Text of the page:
The planets were discovered using the transit method – when a planet passes between a star and its observer, resulting in dips of light (pictured)

Compared with most of the exoplanets found so far by the TESS project, these 85 exoplanets have longer orbital periods and so are much cooler. 

The scientists know this because the planets orbited their star just twice during a given study period, rather than three times like exoplanets previously discovered by TESS.

A preliminary estimate reveals the 85 exoplanets take between 20 and 700 days to orbit their host stars, whereas most exoplanets observed by TESS have orbital periods of just 3 to 10 days. 

‘We know the most probable time for orbit but it’s not confirmed – and this informs the distance from the star,’ Dr Hawthorn told MailOnline. 

The team admit that of the 85 total exoplanets, 60 are brand new discoveries, while 25 have also been detected in the TESS data by other research teams using different search techniques. 

At this stage they still need to be definitively confirmed by NASA as exoplanets, but the researchers hope that this will be achieved with future observations. 

NASA defines confirmed exoplanets as ‘planets that have been validated by two or more discovery methods’. 

‘Future work perhaps by other research groups would confirm the planets – a planet is considered to be “confirmed” when it has a mass (we only have their size, not mass),’ Dr Hawthorn told MailOnline.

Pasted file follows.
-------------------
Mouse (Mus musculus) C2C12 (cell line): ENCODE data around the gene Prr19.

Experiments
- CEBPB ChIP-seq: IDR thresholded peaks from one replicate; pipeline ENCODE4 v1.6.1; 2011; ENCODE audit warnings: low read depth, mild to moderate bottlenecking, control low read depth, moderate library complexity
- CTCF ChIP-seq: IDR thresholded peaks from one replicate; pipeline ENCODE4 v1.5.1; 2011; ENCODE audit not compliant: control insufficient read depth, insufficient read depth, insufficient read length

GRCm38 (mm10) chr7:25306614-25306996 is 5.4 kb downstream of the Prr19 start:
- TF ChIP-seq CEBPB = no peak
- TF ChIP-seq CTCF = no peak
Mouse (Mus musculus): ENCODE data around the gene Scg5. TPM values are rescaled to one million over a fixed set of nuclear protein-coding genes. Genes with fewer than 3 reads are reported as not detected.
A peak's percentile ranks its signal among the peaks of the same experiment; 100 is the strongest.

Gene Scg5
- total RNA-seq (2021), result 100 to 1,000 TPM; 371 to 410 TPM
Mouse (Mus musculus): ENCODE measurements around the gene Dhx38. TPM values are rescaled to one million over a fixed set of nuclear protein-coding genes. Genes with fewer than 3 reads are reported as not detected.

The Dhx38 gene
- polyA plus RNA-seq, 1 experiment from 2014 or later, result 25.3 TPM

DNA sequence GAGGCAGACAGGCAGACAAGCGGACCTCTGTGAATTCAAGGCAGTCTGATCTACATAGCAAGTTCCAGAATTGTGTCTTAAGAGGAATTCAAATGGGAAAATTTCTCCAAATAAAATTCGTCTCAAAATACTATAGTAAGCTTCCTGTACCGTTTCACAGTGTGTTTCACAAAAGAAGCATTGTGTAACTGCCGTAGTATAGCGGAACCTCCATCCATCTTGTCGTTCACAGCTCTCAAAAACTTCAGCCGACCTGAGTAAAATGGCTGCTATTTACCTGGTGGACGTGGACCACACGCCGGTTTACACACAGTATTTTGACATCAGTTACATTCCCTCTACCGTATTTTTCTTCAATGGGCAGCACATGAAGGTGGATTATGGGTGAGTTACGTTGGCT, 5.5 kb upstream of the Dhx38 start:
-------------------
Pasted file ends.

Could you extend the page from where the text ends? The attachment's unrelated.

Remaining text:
As of January 2024, more than 5,500 exoplanets have been discovered and confirmed since the very first back in 1992. 

The more than 5,000 exoplanets confirmed in our galaxy so far include a variety of types - among them a mysterious variety known as 'super-Earths' because they are larger than our world and possibly rocky

The more than 5,000 exoplanets confirmed in our galaxy so far include a variety of types – among them a mysterious variety known as ‘super-Earths’ because they are larger than our world and possibly rocky

According to NASA’s online exoplanet database, 1,912 of the exoplanets are like Neptune, 1,772 are gas giants like Jupiter, 1,679 are super-Earths and 199 are rocky.

But NASA stresses this is only ‘a tiny fraction’ of all the planets in the Milky Way galaxy alone, which could number hundreds of billions. 

Considering there’s an estimated 2 trillion galaxies in the observable universe, there could be 1,000,000,000,000,000,000,000,000 planets. 

The new study has been published today in the Monthly Notices of the Royal Astronomical Society (MNRAS).  

NASA discovers a ‘super Earth’ exoplanet that could have the right conditions to support life 

Scientists have made an exciting and potentially ground-breaking discovery in the search for alien life, after detecting signs of a gas produced only by living organisms on a distant water planet.

K2-18 b, which is more than eight times the size of Earth and 120 light-years away from us, sits within the habitable zone of its cool dwarf star in the Leo constellation.

It is thought to be a ‘Hycean’ world — a relatively new class of exoplanet possessing key ingredients for alien species because of their hydrogen-rich atmospheres and oceans of water.

But it is the presence of something else that has got astronomers even more excited.

A gas ‘uniquely associated with life’ when found on Earth has been discovered in the atmosphere of K2-18 b, which is known as a ‘super Earth’ because it is bigger than our planet but smaller than Neptune.